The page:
As to the time trial and what interesting gaps might be, again, who can say? There are those who seem to think Tom can whoop them all but have these people been watching bike races recently? Tom’s time trial in the third week of races is not even close to what it is when he is fresh and focused on a singular event. In the Giro week 3 time trial he beat Froome by only 13 seconds. In the week 3 Tour time trial of 2016 (where Tom had not ridden for GC) Froome beat him. Personally, I would say TD, PR and CF are not far apart with 19 days of racing in the legs. Most would expect THomas to be a little behind these three but by how much? If Thomas lost a minute to TD and CF and 2 mins to Roglic that would make it very interesting indeed and we’d have a four-way time trial decider.

        But, as I said before, likely its stalemate.

        • “Personally, I would say TD, PR and CF are not far apart with 19 days of racing in the legs”

          Agreed – After 3 weeks of racing, they’ll all be on the limit. What might make more of a difference is bike handling skills of the twists and turns of the descents on the TT course.

      • The ever excellent Velofacts on Twitter has analysed the top 4 riders’ recent head-to-head TT results, to see what the chances are of each rider overcoming the time gap to those ahead of him:

        Froome has taken enough time to overhaul Thomas in 5 out of 20 TTs;
        Dumoulin has taken enough time to overhaul Thomas in 4 out of 19;
        Roglic has taken enough time to overhaul Thomas in 1 out of 9;
        Dumoulin has taken enough time to overhaul Froome in 7 out of 15;
        Roglic has taken enough time to overhaul Froome in 2 out of 7;
        Roglic has taken enough time to overhaul Dumoulin in 1 out of 6.

        • I don’t buy these ‘facts’. Not least in that most of the time these guys have gone head-to-head in ITTs they have not been going for the same thing. As a super domestique G has had nothing to race for in the TT. He knows he’s not going to win, and is better off saving his legs with a sub-optimal effort.
          I’m not saying he’s going to beat Tom and Roglic, but I would reckon he will be a lot harder to beat with a yellow jersey on his back or a podium position. Anyone remember what Pantani did in yellow in 98?

          • But those stats are also saying Thomas beats Froome with this gap 75% and Dumoulin slightly more and has Froome and Dumoulin nearly equal so I think they stand up pretty well.

    • Bernal has another 3 years where he can win white and probably will. His first tour and he’s climbing right to the end with the very best at 21. I can’t remember the last time I saw a rider who was so obviously a future TdF winner in waiting.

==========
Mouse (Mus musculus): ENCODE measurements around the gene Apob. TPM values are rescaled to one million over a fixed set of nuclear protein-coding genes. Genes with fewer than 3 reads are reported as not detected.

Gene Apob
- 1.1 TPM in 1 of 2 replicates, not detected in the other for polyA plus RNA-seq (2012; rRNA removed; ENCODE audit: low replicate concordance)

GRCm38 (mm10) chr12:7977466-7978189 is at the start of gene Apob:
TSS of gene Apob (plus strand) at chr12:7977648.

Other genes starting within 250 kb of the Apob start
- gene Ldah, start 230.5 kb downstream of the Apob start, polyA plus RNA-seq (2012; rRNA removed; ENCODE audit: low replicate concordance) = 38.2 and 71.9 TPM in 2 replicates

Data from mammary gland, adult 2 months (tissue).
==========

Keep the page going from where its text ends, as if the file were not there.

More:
• “all four are exceptional time trialists and yet they are beating the climbers on the climbs too”

      A useful observation for understanding how racing in the last several years is different from before. Hard to say what we mean by “climber” now, beyond “not one of the top TT man among GC contenders.” Surely the Sky train helps enforce the dynamic, as the “true climbers” are particularly disadvantaged by their relentlessly high pace.

      Would Dumoulin, Roglic, Quintana be able to beat Sky at this game if they had their own Sky-like trains? As it stands now, if Roglic and Dumoulin can hang with Sky don’t they basically get the same ride as Thomas and Froome? (Quintana seemingly *can’t* stay with them for 3 weeks, without losing his climbing legs.)

  15. I wonder whether the Tour’s strongest climber will be allowed to win today?
    In a desperate need for positive PR, perhaps Sky will let Bernal go up the road once the GC lid is back on the pot.

  16. Watching Alaphilippe on the descent and his lines were as smooth as silk. However Yates looked very twitchy on the turn in to corners, taking two or three attempts to get his bike to turn in….and that was his undoing, his front wheel let go.

    Descending style? Frame geometry? Tyre pressures?……Yates over riding his bikes capability?

    Seen it many times in Motor Racing…Leader under pressure from a fast closing rival, bins it. Indeed last weekend Vettel did at the German GP when being chased down by a fast closing Hamilton.

    • Yates is normally a very good descender, he says so himself, although Alaphillipe looked a class apart. If I were to guess I would say tyre construction/pressure was his undoing.

      • He was probably very much aware that Alaphilippe was on his tail and probably getting updates in his ear which added to the pressure he felt as well as pushing it to take the stage. He was sprinting out of a lot of the corners too which as you say was due to him been a bit twitchy.